SWEET & SPICY

AJVAR LOVE 

Sweet & Spicy Ajvar Love, Imotski, Croatia

It is a glorious, late summer morning. The brilliant rays of the sun beam through the branches of the apple tree above us, illuminating the patches of the green grass below. The smoke from the fire makes the misty sunlight swirl as if it were another guest visiting the garden. Marija and her sister-in-law, Ana, are sitting before me on stools washing and cutting the bright, crisp, red peppers in cold fresh water. According to Ana, each village has their own recipe of Ajvar which is passed down from generation to generation. Ajvar is name used to represent a Balkan relish which is used as a condiment on bread, meats, and fish...practically anything savory. During the late summer and early fall, Ajvar is made in a large quantities to last the cold winter months. Ajvar takes a whole day to make!! In the olden days, making Avjar was a social event. Women in the villages would gather together over a communal fire, taking turns preparing and stirring the savory relish. Most families use over 40 kilos worth of this pepper relish to last the whole winter, but Ana is making only 20 kilos as her family is smaller. The Avjar Recipe we are making today is made primarily with large, sweet red chili peppers, eggplant, vinegar, and an assortment of other spices. 

Ana and Marija, Preparing Bell Peppers for Ajvar, Imostki, Croatia
Ana adding Red Bell Peppers to the Ajvar Recipe, Imotski, Croatia
Red Bell Peppers for Ajvar, Imotski, Croatia
Grinding Red Peppers & Eggplant for Ajvar, Imotski, Croatia
Stirring the Ajvar, Ajvar Recipe, Imotski, Croatia
Jars of Pickles in Cooking House, Imotski, Croatia
Eggplant Heart for Ajvar, Imostki, Croatia
Tethered Onions, Imotski, Croatia

The promise of warmth lures me into the outdoor cooking house which is adjacent to the garden, where the fire is stoking in preparation for the ajvar. A white enamel, cast-iron stove sits opposite the entrance. A tall, handmade, and wooden ladder worn smooth with decades of use leans against the cement wall. As, custom dictates, a cast iron peka hangs ever ready above the charred, red brick outline of the century-old, traditional fireplace. Onions tethered by their fibrous hollow stems hang from the ceiling, and yellow bags filled with potatoes line the floors. 

Apple Tree, Imotski, Croatia
Puppy in Imotski, Croatia

I walk back under the apple tree and sit alongside Marija and Ana, who have finished cutting the peppers and are now deftly skinning the eggplants. They are talking together in rapid Croatian, God only knows what they are saying, but the head nodding and soft tones make me believe it is village gossip. Since I do not speak Croatian and since they speak very few words of English, I only watch and listen to sounds. I have learned that not being able to speak the same language as the community you are living with affords you a type of freedom and acceptance. Freeing; because there is no burden to explain myself or create conversation in moments of silence. Acceptance, because I pose no threat of judgement or criticism and therefore am granted access to a private, personal world. I feel like a hovering ghost.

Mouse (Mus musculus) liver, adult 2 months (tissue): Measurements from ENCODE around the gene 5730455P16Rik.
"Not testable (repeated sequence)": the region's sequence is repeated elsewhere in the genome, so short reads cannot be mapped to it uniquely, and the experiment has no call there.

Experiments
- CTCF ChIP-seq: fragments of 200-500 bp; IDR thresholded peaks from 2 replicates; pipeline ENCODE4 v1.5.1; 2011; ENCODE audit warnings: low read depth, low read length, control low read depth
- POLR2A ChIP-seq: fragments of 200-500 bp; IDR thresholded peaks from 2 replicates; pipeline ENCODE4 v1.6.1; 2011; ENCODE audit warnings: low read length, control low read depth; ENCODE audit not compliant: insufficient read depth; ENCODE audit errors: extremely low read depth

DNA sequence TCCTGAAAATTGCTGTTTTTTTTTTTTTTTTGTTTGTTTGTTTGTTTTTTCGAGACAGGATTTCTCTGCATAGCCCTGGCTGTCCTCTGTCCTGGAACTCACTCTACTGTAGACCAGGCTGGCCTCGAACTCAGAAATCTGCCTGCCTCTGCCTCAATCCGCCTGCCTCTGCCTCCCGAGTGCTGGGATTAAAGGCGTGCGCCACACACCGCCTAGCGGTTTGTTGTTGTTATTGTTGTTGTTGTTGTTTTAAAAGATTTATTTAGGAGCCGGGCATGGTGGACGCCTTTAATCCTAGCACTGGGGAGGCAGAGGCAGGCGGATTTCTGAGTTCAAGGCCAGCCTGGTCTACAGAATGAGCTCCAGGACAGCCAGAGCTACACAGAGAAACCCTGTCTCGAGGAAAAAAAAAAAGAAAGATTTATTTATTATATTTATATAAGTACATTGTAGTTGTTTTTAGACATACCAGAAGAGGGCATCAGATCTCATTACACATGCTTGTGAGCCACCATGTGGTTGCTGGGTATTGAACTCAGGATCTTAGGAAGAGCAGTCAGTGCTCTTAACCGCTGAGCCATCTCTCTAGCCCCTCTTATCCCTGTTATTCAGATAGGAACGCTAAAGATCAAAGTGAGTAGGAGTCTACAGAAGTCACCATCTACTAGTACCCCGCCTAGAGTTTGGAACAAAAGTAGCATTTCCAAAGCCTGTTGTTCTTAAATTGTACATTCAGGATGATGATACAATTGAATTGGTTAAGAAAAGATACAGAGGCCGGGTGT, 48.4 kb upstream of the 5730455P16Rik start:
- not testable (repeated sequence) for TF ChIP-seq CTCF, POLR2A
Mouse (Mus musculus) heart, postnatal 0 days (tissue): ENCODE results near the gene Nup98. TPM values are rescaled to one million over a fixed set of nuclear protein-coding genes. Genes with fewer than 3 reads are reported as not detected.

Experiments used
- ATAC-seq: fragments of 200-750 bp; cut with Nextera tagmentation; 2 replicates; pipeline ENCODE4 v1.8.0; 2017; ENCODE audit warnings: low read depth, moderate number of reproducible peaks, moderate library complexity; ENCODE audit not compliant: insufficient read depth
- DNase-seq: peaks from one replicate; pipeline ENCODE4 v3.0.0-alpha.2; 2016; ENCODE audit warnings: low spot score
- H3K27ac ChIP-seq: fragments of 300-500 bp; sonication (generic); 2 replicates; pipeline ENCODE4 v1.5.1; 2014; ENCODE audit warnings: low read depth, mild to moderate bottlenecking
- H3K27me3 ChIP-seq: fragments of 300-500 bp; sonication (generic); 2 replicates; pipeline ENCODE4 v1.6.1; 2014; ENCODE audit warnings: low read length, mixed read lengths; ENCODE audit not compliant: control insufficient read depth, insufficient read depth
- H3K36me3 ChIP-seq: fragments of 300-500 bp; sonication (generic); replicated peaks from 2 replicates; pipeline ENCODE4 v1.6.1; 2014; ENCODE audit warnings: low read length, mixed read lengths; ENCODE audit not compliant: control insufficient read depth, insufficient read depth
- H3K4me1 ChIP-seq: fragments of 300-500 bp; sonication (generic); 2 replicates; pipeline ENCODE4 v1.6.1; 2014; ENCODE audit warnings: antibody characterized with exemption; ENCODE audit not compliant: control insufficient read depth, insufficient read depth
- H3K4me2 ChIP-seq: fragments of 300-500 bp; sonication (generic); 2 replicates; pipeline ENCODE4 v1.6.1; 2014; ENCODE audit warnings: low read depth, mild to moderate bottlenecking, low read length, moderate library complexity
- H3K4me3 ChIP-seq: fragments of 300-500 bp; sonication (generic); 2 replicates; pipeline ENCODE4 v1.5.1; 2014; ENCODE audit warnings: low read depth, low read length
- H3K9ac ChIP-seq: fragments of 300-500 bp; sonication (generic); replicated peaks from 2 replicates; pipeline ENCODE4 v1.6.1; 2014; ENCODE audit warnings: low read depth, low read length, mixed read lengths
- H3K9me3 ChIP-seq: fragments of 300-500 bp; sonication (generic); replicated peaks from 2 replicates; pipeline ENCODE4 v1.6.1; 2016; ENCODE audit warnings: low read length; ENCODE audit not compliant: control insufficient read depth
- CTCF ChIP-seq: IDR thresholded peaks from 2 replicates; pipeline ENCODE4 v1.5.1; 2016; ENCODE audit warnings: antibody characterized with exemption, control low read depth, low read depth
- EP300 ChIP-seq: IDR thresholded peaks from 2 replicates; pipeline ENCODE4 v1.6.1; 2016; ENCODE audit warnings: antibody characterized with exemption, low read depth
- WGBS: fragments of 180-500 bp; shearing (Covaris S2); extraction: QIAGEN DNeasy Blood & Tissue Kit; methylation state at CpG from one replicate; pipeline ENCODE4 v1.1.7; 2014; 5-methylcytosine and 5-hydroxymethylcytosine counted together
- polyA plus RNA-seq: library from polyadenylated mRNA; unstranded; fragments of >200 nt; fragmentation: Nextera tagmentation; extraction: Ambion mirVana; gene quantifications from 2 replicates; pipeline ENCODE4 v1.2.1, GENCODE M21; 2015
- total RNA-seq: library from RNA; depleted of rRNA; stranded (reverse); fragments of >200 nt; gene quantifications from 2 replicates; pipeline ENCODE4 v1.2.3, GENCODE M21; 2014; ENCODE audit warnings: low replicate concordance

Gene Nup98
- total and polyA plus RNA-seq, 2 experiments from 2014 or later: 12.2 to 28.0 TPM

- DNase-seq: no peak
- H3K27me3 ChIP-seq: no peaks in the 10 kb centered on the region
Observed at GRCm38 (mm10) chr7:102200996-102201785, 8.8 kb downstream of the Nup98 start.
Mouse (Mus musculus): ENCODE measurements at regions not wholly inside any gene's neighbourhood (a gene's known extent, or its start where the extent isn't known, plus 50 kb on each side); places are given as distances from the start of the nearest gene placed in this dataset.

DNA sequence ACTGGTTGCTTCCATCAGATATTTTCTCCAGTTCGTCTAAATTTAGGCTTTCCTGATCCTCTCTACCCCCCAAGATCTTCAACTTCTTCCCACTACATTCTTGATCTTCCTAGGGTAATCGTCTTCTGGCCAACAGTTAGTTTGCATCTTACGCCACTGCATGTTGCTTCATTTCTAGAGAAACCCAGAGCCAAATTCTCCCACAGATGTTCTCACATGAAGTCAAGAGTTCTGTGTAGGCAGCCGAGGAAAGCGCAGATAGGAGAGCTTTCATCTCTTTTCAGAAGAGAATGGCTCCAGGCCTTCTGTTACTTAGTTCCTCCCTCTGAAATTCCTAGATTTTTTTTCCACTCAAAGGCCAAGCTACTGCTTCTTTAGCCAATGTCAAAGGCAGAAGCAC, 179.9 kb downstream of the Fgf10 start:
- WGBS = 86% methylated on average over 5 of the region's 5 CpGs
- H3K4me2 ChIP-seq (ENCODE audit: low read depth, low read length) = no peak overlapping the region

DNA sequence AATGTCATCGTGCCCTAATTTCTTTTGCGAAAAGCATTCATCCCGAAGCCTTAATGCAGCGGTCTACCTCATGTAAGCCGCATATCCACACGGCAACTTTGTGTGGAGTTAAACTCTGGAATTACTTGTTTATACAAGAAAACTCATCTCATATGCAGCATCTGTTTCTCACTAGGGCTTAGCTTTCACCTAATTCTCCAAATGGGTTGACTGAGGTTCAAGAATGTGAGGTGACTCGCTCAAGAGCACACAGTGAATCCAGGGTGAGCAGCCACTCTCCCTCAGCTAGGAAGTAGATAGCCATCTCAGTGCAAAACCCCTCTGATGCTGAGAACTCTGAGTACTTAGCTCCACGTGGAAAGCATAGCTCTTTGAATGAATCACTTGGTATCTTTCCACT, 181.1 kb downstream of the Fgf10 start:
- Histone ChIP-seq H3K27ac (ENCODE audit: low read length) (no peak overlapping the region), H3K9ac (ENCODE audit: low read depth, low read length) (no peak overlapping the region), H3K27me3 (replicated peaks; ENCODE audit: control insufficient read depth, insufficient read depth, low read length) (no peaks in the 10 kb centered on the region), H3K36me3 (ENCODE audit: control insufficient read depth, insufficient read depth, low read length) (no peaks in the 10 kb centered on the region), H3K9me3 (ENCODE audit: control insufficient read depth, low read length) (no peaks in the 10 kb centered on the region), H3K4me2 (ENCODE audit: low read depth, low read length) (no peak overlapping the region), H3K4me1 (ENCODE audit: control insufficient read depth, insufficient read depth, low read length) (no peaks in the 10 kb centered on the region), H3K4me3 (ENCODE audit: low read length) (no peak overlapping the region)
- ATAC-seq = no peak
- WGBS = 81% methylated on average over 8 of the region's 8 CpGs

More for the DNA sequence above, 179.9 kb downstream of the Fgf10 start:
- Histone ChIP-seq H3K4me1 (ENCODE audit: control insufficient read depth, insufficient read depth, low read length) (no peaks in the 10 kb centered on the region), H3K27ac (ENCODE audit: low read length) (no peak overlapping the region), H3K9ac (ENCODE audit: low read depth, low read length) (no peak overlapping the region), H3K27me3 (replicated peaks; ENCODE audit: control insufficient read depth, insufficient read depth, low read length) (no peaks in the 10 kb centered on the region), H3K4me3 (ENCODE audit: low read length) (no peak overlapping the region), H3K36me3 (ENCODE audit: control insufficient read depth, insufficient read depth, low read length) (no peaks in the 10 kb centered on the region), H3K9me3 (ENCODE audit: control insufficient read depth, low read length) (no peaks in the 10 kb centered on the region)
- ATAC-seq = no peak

Ana leaves and returns bearing a voluminous, dented, and aluminum pot containing all of the necessary ingredients for the Ajvar: garlic, vinegar, peppercorns, salt, sugar, and bay leaves. She calls my attention to the ingredients and begins to add a pinch of this and a dash of that to the pot. I try to snap away with my camera and take everything in at the same time. After adding all of the ingredients, Ana walks over to the kitchen house where she places the pot upon the flame. Ana faces me and closes her hands into tight fists, she points to the vinegar and spices concoction and then quickly opens her fingers and repeats the motion saying "pop, pop, pop!” She then points to her wrist...We have to wait until the liquid begins to boil before we add the peppers. I laugh at how simple and sweet her instructions are and how easy it is to communicate with only your hands! 

Anthony and Luka; Wild Boar Practice, Imotski, Croatia

Back under the apple tree, we sit and wait for the concoction to boil. I hear the tinkling of coffee cups and look up to see Ana’s daughter-in-law with a tray of cookies and strong Turkish coffee. Anthony returns from the Farmer’s Market just in time for the boiling of peppers. We boil the peppers and eggplants, grind them, and add them to a sizzling oil to brew for hours. Ana's husband, Luka, is excited at the introduction of another man, and takes the opportunity to show Anthony his hunting gear and trophies. Marija pulls us away from the boar hunting chronicles, to bring us to her friend, Maritsa, who will be teaching us how to bake Croatian Bread under a Peka. Ana agrees to stir the Ajvar while we are gone. 

We return a few hours later just in time to taste and jar the ajvar. The taste of the ajvar reminds me of the country of Croatia, sweet and spicy. Upon leaving, Ana hands us a plate of ajvar in the shape of a heart. We share the Ajvar, Made with Love.

Anthony and Luka; Wild Boar Practice, Imotski, Croatia
Jarring the Ajvar, Ajvar Recipe, Imotski, Craotia
Anthony's First Taste of Ajvar, Imotski, Croatia

Ajvar is a tradition that is found throughout the Balkans.  For another interesting personal experience, perspective and recipe for Ajvar you can read a post from our friend Aida from the Balkan Lunch Box!